Thursday, December 26, 2013

Meredith And Her Understanding Of The Power Of Good Thoughts

Posted by SeekingUnderstanding

“How far that little candle throws his beams! So shines a good deed in a weary world. (William Shakespeare, The Merchant of Venice)

One of the most disturbing and disheartening features of this serious case has been the influence, mob-like, of malevolent misinformation and mantras that the defence has spread among their followers.

In this season of generosity and goodwill, it would be good to remember the power, also, of good thoughts.

They, too, can gather strength - the more people think them, and share them with others. The more people hold out for reason and justice (as well as compassion where appropriate), the more a momentum will be generated, and will help reason prevail.

I have often heard fragments of this poem below quoted. It speaks of this power of good thoughts, and I found the whole poem, written by the American, Henry Van Dyke (from Pennsylvania, born 1854) :

“Thoughts Are Things” by Henry Van Dyke

I hold it true that thoughts are things;
They’re endowed with bodies and breath and wings;
And that we send them forth to fill
The world with good results, or ill.

That which we call our secret thought
Speeds forth to earth’s remotest spot,
Leaving its blessings or its woes
Like tracks behind it as it goes.

We build our future, thought by thought,
For good or ill, yet know it not.
Yet, so the universe was wrought.
Thought is another name for fate;
Choose, then, thy destiny and wait.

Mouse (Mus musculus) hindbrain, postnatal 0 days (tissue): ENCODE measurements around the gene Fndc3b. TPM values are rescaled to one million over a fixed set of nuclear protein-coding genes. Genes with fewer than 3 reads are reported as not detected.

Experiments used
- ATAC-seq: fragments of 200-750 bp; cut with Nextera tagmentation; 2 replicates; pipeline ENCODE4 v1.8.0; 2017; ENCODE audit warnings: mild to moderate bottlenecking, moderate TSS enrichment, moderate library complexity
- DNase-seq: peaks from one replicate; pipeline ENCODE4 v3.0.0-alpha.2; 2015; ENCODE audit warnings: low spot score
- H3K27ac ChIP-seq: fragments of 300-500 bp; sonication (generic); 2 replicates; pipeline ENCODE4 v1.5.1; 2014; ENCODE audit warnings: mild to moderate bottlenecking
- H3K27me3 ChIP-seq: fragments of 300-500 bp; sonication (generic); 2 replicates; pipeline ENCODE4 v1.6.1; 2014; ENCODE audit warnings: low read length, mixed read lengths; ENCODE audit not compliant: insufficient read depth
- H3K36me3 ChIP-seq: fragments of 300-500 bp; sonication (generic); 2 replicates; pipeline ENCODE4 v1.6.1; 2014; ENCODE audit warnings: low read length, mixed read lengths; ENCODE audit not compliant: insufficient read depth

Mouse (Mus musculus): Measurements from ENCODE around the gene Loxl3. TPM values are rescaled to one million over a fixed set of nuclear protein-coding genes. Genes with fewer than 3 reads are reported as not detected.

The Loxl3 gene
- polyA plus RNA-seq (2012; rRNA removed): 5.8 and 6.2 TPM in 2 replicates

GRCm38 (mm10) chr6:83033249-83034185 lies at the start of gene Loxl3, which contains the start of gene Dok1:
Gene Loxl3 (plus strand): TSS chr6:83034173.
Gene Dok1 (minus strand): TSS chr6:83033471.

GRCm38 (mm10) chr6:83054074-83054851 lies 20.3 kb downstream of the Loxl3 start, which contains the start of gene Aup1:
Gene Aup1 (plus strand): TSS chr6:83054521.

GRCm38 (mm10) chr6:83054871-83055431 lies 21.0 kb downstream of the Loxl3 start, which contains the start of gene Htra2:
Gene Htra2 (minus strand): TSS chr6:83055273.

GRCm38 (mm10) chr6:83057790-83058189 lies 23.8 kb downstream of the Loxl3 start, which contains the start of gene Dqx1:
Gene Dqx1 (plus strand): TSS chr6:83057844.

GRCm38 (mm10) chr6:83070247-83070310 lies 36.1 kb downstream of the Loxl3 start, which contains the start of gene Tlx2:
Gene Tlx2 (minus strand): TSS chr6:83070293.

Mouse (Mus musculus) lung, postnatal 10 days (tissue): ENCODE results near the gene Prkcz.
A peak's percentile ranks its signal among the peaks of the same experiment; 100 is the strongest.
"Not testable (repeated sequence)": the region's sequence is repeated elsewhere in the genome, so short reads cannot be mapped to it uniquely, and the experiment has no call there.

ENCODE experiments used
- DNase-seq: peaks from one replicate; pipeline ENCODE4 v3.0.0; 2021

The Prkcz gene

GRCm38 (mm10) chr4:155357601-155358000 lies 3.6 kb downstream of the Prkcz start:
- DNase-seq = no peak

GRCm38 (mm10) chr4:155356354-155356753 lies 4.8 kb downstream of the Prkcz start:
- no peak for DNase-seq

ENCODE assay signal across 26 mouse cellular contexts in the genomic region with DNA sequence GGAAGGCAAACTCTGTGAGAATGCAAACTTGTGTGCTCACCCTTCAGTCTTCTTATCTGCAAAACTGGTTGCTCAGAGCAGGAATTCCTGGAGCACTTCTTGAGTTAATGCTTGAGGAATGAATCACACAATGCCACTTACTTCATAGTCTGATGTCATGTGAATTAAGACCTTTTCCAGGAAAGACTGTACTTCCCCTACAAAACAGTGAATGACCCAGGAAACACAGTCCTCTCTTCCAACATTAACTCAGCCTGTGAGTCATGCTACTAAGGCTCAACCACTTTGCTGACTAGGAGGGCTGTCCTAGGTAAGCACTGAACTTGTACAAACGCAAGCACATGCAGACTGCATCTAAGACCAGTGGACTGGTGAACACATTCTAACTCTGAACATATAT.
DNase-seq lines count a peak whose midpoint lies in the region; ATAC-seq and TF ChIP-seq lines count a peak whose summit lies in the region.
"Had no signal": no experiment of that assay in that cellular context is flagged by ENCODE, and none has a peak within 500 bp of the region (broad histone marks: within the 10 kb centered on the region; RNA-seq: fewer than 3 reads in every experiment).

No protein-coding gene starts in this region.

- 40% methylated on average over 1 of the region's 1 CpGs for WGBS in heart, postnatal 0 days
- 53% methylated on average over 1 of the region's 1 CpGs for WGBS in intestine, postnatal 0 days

For love brings love and hate brings hate.”

Mrs. Mazzeo, who was Meredith ‘s teacher, remembers Meredith in Year Thirteen :

“When she was in Year Thirteen, the modern languages and music departments at the school collaborated in a cross-curricular activity called ‘Light and Dark’.

This was intended to celebrate the music and poetry of the respective languages studied at the school. The Italian department contributed with three readings from Dante’s Divine Comedy. Meredith was due to read one extract only, in Italian, from Paradiso.

But a younger girl, who was due to deliver the Purgatorio reading, had a panic attack a few minutes before she was due to read, and so was unable to participate. In a very calm way, Meredith took over this reading and read it perfectly, without any practice at all.”

Rabindranath Tagore was a prolific Indian writer, poet and musician who was born in 1861. An inclusive school he founded is now one of the great universities in India. He was very aware of the power of thought and presence: